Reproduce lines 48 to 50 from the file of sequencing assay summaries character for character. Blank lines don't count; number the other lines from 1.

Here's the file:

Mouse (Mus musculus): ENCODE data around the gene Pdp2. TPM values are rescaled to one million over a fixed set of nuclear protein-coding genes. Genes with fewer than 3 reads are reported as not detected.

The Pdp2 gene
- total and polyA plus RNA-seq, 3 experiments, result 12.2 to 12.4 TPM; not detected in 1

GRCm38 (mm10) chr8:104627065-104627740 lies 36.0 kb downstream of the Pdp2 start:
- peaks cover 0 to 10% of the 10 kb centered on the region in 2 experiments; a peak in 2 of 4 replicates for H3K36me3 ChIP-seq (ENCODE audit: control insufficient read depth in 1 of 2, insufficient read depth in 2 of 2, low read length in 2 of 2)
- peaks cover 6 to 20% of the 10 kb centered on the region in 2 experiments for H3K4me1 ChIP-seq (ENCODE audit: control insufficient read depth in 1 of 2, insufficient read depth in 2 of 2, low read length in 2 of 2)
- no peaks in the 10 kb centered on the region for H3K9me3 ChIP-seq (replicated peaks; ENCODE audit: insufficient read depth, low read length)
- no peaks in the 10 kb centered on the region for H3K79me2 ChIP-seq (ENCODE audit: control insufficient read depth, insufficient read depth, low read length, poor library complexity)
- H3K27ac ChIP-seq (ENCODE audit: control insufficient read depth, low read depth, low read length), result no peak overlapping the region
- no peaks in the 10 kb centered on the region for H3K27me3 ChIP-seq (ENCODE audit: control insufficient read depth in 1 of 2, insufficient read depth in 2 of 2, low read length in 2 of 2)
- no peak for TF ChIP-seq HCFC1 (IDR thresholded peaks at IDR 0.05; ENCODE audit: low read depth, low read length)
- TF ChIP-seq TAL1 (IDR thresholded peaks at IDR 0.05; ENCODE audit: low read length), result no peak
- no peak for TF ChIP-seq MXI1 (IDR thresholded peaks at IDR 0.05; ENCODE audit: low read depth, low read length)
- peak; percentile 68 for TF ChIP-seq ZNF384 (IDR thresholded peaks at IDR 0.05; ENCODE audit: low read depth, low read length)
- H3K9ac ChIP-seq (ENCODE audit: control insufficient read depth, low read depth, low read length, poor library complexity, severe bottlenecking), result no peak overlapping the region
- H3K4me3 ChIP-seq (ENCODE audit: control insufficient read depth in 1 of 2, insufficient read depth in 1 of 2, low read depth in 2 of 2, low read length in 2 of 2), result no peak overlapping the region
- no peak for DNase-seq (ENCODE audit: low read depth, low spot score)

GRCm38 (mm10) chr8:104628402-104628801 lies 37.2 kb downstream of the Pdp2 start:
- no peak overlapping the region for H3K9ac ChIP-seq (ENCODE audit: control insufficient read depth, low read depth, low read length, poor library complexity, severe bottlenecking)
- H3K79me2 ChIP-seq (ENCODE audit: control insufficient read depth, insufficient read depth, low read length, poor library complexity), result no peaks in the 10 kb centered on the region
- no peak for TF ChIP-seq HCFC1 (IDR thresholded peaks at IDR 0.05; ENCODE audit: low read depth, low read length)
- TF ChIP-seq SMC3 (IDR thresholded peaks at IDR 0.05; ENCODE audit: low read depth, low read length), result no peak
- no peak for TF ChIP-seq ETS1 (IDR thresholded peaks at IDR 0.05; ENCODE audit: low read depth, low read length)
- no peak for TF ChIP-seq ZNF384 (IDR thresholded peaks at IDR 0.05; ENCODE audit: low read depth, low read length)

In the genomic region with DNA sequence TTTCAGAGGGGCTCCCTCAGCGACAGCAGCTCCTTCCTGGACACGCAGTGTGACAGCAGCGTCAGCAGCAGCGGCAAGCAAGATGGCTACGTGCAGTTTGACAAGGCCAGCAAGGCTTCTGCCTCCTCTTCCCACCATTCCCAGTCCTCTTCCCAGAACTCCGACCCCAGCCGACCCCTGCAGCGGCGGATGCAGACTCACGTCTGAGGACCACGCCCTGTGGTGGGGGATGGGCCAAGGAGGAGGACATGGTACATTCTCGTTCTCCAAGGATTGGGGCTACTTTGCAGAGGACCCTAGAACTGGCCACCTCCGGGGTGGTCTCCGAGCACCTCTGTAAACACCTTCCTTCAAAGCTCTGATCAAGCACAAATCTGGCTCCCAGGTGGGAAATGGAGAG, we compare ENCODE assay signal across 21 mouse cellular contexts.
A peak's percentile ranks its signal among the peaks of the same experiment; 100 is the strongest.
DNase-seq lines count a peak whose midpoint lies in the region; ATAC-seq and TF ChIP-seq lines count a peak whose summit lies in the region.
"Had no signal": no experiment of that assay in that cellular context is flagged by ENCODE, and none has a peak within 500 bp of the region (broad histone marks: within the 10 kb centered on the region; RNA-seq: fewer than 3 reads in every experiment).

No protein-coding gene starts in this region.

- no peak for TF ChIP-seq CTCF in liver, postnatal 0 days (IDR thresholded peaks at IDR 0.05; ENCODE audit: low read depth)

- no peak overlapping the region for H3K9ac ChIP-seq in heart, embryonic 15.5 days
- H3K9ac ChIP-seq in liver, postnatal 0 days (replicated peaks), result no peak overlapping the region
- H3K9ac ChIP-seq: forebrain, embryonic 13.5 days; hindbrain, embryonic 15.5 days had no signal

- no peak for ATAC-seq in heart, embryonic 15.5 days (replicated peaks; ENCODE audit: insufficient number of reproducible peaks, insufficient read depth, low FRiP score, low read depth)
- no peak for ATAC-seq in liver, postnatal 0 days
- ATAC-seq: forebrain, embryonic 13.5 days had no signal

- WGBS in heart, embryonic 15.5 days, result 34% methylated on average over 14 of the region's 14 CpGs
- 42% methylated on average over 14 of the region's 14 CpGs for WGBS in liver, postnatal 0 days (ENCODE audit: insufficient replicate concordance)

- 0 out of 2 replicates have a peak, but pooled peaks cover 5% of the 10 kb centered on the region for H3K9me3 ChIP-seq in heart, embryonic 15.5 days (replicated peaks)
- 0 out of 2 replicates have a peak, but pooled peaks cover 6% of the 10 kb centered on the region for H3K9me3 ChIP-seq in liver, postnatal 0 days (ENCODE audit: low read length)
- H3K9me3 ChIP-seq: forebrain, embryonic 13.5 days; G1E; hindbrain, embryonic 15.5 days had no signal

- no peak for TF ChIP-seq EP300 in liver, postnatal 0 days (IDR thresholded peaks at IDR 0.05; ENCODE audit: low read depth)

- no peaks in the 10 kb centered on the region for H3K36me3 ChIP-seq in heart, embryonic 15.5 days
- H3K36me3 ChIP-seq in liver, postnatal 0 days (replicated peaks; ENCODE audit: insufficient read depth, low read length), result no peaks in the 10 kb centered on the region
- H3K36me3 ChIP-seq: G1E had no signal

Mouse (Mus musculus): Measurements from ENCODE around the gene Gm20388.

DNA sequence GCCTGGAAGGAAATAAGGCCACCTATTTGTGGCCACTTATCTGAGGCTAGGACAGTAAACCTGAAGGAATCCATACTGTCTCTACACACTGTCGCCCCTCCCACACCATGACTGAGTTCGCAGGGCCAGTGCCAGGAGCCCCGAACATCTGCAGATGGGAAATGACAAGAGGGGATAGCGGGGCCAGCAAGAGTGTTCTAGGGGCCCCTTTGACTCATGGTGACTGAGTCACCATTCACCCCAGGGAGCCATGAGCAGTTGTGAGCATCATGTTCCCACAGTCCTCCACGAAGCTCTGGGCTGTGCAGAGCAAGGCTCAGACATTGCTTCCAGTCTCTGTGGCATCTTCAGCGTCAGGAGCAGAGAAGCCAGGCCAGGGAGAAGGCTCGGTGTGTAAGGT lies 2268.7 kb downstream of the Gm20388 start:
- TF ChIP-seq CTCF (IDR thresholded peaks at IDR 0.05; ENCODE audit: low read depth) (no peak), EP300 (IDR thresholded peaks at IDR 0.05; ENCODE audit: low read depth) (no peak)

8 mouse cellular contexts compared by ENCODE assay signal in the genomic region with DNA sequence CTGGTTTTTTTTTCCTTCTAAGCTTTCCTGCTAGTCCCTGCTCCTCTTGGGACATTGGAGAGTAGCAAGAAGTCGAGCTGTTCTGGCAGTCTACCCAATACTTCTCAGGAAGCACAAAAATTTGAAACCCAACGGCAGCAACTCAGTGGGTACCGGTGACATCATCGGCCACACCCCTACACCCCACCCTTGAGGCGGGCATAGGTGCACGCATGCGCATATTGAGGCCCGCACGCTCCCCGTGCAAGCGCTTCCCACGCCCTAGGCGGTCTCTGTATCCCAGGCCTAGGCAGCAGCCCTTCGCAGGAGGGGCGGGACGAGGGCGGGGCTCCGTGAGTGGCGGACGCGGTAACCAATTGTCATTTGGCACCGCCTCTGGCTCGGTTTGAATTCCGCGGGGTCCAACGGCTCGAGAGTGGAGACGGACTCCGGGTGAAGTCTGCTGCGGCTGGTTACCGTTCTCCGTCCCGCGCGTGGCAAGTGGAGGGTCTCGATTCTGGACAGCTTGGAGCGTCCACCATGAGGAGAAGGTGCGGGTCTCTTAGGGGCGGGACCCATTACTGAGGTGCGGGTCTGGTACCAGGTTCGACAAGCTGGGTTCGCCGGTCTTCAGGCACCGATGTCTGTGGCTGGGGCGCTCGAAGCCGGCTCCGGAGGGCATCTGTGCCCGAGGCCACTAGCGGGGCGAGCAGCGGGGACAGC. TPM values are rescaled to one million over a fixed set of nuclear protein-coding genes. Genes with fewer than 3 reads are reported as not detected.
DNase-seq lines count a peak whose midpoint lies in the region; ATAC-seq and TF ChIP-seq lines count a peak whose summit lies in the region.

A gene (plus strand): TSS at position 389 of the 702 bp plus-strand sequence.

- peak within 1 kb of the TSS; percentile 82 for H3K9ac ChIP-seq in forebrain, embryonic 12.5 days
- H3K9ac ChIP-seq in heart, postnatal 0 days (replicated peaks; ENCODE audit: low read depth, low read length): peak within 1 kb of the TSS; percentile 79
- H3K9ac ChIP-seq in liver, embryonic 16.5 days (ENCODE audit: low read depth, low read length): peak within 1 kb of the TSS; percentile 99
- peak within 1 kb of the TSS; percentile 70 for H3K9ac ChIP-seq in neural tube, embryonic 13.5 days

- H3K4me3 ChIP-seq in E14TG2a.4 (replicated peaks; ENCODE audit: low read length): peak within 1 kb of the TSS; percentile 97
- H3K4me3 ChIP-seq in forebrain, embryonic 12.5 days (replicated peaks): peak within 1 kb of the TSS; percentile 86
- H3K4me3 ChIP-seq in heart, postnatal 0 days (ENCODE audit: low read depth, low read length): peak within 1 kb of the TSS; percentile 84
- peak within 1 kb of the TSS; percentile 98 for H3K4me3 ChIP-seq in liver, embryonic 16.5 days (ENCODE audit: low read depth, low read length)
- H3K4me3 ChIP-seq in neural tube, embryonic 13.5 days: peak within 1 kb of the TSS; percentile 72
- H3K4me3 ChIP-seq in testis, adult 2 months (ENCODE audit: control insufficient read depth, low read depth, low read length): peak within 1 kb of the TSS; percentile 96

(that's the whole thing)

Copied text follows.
- TF ChIP-seq CTCF (IDR thresholded peaks at IDR 0.05; ENCODE audit: low read depth) (no peak), EP300 (IDR thresholded peaks at IDR 0.05; ENCODE audit: low read depth) (no peak)

8 mouse cellular contexts compared by ENCODE assay signal in the genomic region with DNA sequence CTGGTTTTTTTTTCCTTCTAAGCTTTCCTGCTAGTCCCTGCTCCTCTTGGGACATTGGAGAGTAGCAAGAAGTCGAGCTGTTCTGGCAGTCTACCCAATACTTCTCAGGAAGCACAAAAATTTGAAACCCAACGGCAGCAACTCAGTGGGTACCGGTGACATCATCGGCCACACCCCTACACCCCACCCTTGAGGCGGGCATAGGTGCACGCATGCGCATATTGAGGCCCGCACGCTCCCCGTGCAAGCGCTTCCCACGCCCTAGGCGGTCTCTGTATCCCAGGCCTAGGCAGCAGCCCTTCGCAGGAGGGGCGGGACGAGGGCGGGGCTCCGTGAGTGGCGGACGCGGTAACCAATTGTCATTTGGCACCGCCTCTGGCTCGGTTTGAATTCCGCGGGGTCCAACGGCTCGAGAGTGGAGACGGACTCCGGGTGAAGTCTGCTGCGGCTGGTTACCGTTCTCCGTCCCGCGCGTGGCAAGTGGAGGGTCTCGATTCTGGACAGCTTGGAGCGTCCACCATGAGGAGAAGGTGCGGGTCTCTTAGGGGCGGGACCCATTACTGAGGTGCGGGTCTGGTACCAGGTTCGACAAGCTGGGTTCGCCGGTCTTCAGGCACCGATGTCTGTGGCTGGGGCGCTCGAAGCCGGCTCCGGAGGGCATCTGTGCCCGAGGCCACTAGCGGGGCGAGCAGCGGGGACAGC. TPM values are rescaled to one million over a fixed set of nuclear protein-coding genes. Genes with fewer than 3 reads are reported as not detected.
DNase-seq lines count a peak whose midpoint lies in the region; ATAC-seq and TF ChIP-seq lines count a peak whose summit lies in the region.